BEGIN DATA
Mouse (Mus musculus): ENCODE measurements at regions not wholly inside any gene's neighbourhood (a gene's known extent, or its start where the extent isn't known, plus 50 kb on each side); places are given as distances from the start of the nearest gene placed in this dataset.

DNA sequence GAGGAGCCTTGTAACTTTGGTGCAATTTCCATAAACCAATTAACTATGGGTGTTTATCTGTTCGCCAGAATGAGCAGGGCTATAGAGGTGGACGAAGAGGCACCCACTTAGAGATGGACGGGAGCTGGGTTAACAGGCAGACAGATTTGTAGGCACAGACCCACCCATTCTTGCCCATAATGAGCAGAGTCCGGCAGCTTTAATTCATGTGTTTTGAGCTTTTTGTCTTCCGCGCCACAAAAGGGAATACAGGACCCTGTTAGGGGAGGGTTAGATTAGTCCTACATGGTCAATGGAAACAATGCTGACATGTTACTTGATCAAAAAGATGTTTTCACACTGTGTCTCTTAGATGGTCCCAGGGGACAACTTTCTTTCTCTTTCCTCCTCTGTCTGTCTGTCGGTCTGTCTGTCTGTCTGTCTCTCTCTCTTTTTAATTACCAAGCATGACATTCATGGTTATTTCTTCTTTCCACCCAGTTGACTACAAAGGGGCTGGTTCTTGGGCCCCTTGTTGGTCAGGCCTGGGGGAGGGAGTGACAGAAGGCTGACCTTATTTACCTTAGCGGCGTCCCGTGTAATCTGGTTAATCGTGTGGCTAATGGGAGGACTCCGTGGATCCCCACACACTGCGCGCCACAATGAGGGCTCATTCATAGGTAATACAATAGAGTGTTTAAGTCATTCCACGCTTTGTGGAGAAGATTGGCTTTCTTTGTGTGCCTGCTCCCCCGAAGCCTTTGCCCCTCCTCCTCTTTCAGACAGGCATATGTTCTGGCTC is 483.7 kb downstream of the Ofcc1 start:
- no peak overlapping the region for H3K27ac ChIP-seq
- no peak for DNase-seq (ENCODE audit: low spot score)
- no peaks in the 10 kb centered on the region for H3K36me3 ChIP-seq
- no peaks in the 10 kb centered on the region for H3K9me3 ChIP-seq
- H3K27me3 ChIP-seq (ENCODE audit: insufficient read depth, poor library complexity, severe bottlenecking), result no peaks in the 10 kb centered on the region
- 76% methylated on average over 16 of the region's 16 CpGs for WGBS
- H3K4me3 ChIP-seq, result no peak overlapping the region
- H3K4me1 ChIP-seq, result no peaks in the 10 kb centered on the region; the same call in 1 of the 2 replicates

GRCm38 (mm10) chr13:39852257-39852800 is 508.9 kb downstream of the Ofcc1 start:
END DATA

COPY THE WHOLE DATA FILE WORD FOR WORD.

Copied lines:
Mouse (Mus musculus): ENCODE measurements at regions not wholly inside any gene's neighbourhood (a gene's known extent, or its start where the extent isn't known, plus 50 kb on each side); places are given as distances from the start of the nearest gene placed in this dataset.

DNA sequence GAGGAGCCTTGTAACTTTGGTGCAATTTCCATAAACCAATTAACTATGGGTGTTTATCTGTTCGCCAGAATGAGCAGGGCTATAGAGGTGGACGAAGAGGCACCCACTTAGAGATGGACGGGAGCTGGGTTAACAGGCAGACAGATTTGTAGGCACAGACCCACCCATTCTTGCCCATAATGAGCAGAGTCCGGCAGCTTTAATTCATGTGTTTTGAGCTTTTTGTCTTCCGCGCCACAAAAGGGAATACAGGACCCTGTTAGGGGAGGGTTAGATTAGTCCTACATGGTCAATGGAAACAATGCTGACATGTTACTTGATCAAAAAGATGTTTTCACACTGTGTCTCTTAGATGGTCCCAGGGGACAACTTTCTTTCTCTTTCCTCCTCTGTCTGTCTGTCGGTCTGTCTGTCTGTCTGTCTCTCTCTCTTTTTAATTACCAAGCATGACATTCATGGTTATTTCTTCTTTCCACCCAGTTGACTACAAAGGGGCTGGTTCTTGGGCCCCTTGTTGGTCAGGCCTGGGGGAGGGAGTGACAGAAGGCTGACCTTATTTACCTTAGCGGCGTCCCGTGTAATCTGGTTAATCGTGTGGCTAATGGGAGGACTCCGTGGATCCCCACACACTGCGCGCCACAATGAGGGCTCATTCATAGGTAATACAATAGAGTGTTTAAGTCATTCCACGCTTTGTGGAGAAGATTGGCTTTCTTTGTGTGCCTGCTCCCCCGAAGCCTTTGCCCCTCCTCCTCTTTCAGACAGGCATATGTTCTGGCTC is 483.7 kb downstream of the Ofcc1 start:
- no peak overlapping the region for H3K27ac ChIP-seq
- no peak for DNase-seq (ENCODE audit: low spot score)
- no peaks in the 10 kb centered on the region for H3K36me3 ChIP-seq
- no peaks in the 10 kb centered on the region for H3K9me3 ChIP-seq
- H3K27me3 ChIP-seq (ENCODE audit: insufficient read depth, poor library complexity, severe bottlenecking), result no peaks in the 10 kb centered on the region
- 76% methylated on average over 16 of the region's 16 CpGs for WGBS
- H3K4me3 ChIP-seq, result no peak overlapping the region
- H3K4me1 ChIP-seq, result no peaks in the 10 kb centered on the region; the same call in 1 of the 2 replicates

GRCm38 (mm10) chr13:39852257-39852800 is 508.9 kb downstream of the Ofcc1 start: